United States Senators Dick Durban and Al Franken (above) have introduced legislation into the US Senate called The Affordable College Textbook Act. SPARC has a good post on the proposed legislation, stating that the legislation will “help expand the use of open educational resources to more colleges in more states, and provide a framework for sharing educational materials and best practices” through:
- Grants for colleges. The bill directs the Department of Education to create a competitive grant program for higher education institutions (or groups of higher education institutions) to establish pilot programs that use open educational resources to reduce textbook costs for students. Grant amounts are not specified, but appropriations in such sums as are necessary are authorized for five fiscal years.
- Pilot programs. Pilot program activities can include any combination of the following: professional development for faculty and staff, development or improvement of educational materials, creation of informational resources, or efficacy research. Grant funds can also go toward partnerships with other entities to fulfill these activities.
- Open educational resources. Any educational materials developed or improved through the grants will be posted online and licensed to allow everyone – including other colleges, students and faculty – to use the materials freely. The bill specifies that the license will be the Creative Commons Attribution License, or an equivalent, which grants full use rights with author attribution as the only condition.
- Sharing outcomes. Grantees are required to submit a report evaluating the impact their respective pilot programs and to submit a plan for disseminating this information to other institutions. The bill also commissions a GAO report on textbook costs and the impact of open educational resources in 2017.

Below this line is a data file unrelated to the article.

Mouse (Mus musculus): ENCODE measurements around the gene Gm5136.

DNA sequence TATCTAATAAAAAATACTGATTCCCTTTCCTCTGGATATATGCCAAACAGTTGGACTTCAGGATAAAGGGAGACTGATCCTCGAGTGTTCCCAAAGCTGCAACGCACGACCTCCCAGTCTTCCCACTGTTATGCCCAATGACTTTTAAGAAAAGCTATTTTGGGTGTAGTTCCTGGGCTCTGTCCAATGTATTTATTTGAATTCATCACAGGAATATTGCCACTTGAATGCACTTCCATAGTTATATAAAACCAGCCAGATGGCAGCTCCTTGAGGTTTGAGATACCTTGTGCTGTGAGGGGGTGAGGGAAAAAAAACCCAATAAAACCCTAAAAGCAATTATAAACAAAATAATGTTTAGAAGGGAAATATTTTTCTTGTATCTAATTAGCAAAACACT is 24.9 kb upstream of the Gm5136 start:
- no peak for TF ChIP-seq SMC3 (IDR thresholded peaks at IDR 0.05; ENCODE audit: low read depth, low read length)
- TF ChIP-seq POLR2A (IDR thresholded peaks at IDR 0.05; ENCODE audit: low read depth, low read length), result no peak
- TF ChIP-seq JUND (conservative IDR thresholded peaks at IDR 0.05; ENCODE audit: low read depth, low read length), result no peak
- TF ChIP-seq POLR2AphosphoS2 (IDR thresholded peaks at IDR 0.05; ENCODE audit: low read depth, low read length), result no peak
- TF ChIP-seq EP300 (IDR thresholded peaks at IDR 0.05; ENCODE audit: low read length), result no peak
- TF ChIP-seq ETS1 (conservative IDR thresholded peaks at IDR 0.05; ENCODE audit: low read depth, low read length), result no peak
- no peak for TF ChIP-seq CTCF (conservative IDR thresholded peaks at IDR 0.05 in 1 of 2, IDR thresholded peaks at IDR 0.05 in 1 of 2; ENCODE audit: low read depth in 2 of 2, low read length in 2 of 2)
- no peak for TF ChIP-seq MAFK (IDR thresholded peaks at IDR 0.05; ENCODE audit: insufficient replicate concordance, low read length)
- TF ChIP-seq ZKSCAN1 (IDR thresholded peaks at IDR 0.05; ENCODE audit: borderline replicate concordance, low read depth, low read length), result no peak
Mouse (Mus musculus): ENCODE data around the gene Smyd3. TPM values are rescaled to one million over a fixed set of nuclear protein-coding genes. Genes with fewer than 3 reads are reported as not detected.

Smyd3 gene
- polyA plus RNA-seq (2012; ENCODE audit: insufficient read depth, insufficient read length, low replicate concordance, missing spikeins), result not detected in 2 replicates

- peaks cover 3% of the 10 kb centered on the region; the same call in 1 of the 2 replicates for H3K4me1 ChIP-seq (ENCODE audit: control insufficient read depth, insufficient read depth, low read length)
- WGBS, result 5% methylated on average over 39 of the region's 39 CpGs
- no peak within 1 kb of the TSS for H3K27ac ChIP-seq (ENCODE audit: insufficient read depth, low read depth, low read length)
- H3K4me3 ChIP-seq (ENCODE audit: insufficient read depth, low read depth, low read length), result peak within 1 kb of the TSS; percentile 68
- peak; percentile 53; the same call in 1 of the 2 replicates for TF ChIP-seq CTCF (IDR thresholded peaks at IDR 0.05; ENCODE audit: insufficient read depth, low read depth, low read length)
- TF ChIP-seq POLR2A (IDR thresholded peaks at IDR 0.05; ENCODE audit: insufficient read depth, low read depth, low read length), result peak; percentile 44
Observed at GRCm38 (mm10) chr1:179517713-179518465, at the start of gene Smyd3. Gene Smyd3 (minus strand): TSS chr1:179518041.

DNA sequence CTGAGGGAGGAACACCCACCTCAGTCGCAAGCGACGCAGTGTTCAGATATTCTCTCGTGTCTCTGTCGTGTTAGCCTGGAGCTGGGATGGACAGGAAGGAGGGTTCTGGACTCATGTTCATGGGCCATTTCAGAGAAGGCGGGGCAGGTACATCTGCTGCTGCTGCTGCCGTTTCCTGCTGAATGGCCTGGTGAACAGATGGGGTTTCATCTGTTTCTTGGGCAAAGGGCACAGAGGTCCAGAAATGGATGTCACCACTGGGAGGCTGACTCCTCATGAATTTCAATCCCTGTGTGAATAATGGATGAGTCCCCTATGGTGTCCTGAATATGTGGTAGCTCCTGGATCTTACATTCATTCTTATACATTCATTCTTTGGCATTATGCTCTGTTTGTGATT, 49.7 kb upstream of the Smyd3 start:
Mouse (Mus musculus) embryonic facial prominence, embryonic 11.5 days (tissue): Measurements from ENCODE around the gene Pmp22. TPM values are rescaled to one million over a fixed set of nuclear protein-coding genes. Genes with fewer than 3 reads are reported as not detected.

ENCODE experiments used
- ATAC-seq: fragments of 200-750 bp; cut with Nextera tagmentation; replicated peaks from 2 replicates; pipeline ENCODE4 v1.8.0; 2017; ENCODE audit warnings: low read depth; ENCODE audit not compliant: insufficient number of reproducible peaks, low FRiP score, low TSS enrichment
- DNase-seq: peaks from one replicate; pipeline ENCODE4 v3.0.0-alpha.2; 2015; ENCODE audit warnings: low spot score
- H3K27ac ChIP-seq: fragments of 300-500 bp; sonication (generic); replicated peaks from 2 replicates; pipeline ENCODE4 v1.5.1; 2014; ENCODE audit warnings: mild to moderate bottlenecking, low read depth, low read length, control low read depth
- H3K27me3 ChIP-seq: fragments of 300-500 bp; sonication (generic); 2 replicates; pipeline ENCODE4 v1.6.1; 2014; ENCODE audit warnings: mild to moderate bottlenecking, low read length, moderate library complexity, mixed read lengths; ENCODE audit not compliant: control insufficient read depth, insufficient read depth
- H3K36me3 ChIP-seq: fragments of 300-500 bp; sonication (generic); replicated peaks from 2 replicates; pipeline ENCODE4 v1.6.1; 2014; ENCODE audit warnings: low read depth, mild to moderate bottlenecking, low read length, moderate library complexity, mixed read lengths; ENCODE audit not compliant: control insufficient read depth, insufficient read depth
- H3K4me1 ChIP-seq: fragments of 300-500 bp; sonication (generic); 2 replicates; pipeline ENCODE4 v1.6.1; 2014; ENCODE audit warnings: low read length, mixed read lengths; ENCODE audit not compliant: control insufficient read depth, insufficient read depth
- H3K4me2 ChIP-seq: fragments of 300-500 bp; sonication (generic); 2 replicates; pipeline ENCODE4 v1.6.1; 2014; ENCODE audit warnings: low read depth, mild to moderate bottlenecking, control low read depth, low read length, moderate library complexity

Reading these bullet points, I can see two obvious ways that this proposed legislation can benefit BC, Canada and, indeed, the rest of the world.
First, the legislation is clear that all materials created be licensed with a Creative Commons Attribution license, meaning that anyone will be able to use and modify the textbooks. So, if this legislation becomes law, we can expect that the number of textbooks that are available in the worldwide commons of open textbooks to substantially increase. Any textbook created with funding from the grants associated with this legislation become textbooks we can use and modify.
Second, the provision around sharing outcomes will provide much needed data that can be used to support the continued development and adoption of open textbooks. I see many case studies coming out of the projects associated with this legislation. With luck, this will also mean academic researchers will be able to tap into funding to conduct empirical research on the effectiveness of Open Educational Resources. This type of research knows no borders. Indeed, much of the empirical research that we currently have on the effectiveness of OER and open textbooks comes from the US & the UK. We need more, and while I would advocate for the importance of Canadian-based research, all research is incredibly useful and important.
I don’t know how the US system of government works in enough detail to know if this legislation has a chance of passing or not. But if it does become law, it has the potential to greatly increase the awareness of open textbooks, the available pool of open textbooks, and the body of knowledge about the effectiveness of open textbooks not only in the U.S., but everywhere, including us in British Columbia working on open textbooks.
Okay, and because it’s a blog post mentioning Al Franken (which I might never get to do again) I have an excuse to link to some classic SNL – Stuart Smalley with Michael Jordan
Photo: Al Franken by Aaron Landry used under CC-BY-NC-SA license